What is Religious Education For?

Recent polls have shown that support for the Anglican tradition is waning in the UK, whilst the number of people professing belief either in Islam or evangelical Christianity, as well as those who have no particular religious beliefs, is on the increase. Since the recent publication of a report that makes suggestions as to how religious education ought to adapt to the changing demographic, several conservative politicians and journalists have defended the privileged position Christianity is shown in RE classes.

This article argues in favour of broadening the focus of RE in line with the report. In particular it argues that the current guidelines given in order to justify the teaching of RE in England actually support the need for an increasing contrast between Christian teachings and those of other approaches, including the perspective of atheists.

And of particular interest to the argument is this section, which deals with the reasons why RE in England is taught as it is.

RE also contributes to pupils’ personal development and well-being and to community cohesion by promoting mutual respect and tolerance in a diverse society. RE can also make important contributions to other parts of the school curriculum such as citizenship, personal, social, health and economic education (PSHE education), the humanities, education for sustainable development and others. It offers opportunities for personal reflection and spiritual development, deepening the understanding of the significance of religion in the lives of others – individually, communally and cross-culturally.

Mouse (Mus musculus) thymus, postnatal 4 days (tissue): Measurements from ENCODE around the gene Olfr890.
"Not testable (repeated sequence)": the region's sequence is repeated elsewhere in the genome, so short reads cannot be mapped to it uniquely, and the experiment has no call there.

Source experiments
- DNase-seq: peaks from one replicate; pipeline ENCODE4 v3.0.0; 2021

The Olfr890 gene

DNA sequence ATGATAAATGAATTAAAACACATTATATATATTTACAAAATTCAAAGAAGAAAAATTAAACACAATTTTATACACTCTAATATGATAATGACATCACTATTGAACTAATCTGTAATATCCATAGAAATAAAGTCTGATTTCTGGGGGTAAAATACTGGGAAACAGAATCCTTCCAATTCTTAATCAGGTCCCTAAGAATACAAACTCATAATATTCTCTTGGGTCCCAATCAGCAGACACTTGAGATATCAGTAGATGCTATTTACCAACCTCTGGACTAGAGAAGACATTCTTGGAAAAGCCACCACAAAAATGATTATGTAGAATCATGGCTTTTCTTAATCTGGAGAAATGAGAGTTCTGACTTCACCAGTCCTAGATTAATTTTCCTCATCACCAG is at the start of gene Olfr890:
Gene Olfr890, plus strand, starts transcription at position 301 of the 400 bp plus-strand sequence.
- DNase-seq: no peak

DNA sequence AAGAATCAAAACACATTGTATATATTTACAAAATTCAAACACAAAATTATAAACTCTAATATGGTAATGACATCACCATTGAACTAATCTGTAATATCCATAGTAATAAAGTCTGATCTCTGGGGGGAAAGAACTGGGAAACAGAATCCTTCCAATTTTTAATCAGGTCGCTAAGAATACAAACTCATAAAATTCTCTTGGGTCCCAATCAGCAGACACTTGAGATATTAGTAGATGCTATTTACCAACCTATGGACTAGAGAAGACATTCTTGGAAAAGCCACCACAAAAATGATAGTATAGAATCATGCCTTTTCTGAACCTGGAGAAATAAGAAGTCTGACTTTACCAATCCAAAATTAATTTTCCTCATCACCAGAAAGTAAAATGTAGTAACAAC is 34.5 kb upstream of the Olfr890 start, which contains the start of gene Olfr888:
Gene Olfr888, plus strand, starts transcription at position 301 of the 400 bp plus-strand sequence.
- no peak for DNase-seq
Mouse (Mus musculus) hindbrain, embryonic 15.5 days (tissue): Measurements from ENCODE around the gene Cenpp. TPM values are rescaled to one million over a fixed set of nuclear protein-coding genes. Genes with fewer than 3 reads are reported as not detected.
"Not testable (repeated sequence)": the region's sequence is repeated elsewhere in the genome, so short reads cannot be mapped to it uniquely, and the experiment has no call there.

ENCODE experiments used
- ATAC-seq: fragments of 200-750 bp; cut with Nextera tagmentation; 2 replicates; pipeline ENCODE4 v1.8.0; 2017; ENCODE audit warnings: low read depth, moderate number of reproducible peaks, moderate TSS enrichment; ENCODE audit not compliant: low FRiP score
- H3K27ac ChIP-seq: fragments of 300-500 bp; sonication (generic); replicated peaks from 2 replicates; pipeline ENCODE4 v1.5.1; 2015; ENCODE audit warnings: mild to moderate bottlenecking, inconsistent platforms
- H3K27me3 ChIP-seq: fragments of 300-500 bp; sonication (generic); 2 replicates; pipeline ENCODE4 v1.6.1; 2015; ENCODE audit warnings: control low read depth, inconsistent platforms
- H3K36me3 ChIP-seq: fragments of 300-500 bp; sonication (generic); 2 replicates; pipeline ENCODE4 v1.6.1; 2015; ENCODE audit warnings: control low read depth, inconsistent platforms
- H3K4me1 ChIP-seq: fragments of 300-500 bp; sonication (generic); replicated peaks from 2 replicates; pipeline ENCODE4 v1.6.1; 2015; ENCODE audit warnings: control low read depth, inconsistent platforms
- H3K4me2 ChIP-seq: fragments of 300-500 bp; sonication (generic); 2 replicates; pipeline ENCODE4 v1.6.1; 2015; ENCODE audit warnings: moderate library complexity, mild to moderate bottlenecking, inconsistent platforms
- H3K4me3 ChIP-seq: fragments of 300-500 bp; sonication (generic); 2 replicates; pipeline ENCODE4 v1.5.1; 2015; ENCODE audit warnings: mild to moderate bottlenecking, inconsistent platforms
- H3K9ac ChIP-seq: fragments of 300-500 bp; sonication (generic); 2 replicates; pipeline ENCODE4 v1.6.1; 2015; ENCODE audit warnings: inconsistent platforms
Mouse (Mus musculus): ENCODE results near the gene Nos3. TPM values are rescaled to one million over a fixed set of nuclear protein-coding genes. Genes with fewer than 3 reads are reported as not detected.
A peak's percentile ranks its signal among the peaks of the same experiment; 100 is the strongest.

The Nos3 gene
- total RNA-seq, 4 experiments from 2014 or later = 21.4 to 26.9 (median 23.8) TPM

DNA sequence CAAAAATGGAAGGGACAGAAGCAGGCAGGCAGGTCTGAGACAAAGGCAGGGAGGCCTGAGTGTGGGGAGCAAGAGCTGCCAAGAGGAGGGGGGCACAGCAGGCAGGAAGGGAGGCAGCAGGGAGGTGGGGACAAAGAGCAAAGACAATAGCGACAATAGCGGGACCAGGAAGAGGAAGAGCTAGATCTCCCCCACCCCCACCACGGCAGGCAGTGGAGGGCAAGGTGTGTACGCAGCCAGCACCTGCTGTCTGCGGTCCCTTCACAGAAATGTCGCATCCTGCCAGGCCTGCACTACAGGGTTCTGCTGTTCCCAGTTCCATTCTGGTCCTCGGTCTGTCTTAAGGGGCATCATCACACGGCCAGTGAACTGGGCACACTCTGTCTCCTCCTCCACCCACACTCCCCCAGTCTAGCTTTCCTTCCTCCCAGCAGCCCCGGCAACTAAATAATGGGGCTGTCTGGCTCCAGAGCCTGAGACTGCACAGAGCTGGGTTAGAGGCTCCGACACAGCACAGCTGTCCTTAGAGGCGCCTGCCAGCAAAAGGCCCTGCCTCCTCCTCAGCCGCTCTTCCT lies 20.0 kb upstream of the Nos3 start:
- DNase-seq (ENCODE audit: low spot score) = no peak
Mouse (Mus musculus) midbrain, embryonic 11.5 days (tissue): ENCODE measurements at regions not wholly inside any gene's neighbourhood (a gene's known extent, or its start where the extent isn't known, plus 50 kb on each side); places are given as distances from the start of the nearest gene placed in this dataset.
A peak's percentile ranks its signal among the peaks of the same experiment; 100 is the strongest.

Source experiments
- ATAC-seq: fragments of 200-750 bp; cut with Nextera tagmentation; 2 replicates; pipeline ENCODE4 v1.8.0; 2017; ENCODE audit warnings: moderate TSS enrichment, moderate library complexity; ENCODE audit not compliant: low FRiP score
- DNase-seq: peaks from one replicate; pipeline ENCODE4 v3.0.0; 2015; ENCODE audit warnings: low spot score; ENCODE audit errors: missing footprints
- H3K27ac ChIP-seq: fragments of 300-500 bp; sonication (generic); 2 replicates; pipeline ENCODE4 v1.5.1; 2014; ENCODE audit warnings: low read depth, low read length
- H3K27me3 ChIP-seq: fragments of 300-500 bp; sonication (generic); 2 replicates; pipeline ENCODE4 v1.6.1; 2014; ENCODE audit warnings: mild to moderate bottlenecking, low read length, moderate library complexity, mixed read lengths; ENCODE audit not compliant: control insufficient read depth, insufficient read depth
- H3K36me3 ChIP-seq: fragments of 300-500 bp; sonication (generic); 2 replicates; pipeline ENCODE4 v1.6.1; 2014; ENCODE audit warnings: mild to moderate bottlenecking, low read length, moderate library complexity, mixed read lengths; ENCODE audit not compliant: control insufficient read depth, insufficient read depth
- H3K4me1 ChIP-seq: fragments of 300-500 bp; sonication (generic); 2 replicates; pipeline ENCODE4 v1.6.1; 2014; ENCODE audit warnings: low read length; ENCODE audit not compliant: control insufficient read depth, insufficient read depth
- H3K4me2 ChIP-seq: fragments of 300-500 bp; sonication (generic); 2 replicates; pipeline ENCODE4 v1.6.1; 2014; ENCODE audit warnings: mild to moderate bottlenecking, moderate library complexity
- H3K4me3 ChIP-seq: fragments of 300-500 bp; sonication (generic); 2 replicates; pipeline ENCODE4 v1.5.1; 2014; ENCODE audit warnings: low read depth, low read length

Section 78 (1) of the 2002 Education Act states that all pupils should follow a balanced and broadly based curriculum which ‘promotes the spiritual, moral, cultural, social, mental and physical development of pupils and of society, and prepares pupils for the opportunities, responsibilities and experiences of later life’. Learning about and from religions and beliefs, through the distinct knowledge, understanding and skills contained in RE within a broad-based curriculum, is essential to achieving these aims. Exploring the concepts of religion and belief and their roles in the spiritual, moral and cultural lives of people in a diverse society helps individuals develop moral awareness and social understanding.

The Problem with “Spiritual Development” and “Spiritual Lives”
For the most part the guidelines provided are clearly written and understood. However when the word “spiritual” is used in this context it isn’t clear what is meant, because colloquially the words “spirit” and “soul” are often used to indicate one of two different concepts. Sometimes it is even used to indicate both of concepts at once.

James Brown
Do you really need a soul to dig Soul? Photo by Dake.

The first is an emotional response to beauty, artwork, humanity, suffering and so on. “I felt a real sense of spirituality when I visited Stonehenge” or “that music just doesn’t have enough soul!”

The second is an assertion that existence involves something beyond the material, philosophical dualism in which both matter and spirit are asserted to be involved in the operation of a mind. Many atheists (and some non-atheists) are not philosophical dualists, believing instead that the workings of the mind could be explained with reference to natural phenomena alone if it were thoroughly understood.